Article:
Novelist wondered if phone call from the dead saved his life
When I interviewed Dean Koontz for a biography about his life and work, he told me a number of interesting stories. The following one is appropriate for a spooky fall season blog:
On September 20, 1988, Dean had an experience that he would not write about for nearly a decade, but he claimed it in his essay for Beautiful Death as his one possible encounter with evidence for life after death. He was at work that day in his office when the phone rang. He picked it up and heard a female voice that sounded far away. She spoke with a sense of great urgency. “Please, be careful!” she said.
A bit startled, Dean asked, “Who is this?” He received no response. The woman repeated the warning three more times, and each time she said it, her voice became more distant.
When the line fell silent, Dean sat there listening for a while, uncertain what to make of it. The voice had sounded eerily like his mother’s, but she had been dead for nearly two decades. “A voice is much harder to remember than a face,” he said, “so I thought I was being melodramatic.”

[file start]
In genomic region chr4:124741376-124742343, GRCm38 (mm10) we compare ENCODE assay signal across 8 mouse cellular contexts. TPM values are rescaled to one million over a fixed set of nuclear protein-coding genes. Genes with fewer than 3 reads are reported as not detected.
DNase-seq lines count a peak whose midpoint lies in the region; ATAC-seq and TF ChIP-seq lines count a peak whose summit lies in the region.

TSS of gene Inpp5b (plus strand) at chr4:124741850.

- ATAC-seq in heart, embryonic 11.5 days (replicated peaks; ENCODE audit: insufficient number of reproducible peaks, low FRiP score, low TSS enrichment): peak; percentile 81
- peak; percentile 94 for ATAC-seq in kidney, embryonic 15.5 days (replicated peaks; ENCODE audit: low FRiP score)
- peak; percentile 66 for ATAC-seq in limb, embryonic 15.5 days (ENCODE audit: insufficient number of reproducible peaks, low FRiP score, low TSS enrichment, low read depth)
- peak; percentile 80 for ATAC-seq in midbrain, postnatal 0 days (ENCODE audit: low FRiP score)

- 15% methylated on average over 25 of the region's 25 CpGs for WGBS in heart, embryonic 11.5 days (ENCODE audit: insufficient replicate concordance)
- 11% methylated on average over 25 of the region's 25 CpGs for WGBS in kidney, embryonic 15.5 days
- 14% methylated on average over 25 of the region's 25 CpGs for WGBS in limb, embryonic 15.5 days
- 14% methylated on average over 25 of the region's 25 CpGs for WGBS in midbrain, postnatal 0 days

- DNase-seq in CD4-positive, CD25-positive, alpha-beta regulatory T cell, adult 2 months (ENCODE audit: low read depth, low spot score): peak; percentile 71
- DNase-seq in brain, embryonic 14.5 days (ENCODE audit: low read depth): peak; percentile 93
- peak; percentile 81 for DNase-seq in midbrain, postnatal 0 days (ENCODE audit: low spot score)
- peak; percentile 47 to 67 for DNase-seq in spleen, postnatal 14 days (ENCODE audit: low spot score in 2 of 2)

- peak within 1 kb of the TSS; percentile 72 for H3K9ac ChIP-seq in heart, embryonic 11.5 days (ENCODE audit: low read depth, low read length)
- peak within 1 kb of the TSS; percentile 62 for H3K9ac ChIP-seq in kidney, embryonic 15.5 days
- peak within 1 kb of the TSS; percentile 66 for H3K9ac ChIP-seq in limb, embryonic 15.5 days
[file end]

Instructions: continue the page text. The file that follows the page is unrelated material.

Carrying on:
His number was unlisted, so it could not have been a prank call aimed at him. Perhaps it had been a number simply misdialed. He mentioned the incident to his wife, but told no one else.
Two days after this call, Dean went to visit his father at the facility where he lived. The staff was dealing with Ray’s behavioral problems, and they had asked Dean to come and talk with him. Ray had punched another resident, a man on a walker, and the nurses were worried. …
When Dean came into the room, Ray moved fast. He grabbed the knife from a drawer, and Dean had to try to wrestle it away from him. He just managed to avoid being slashed. There were many witnesses to this altercation, and one of them called the police. Finally Dean got the knife without incident and carried it out into the hall—just as the police arrived.
SEE COMPLETE TEXT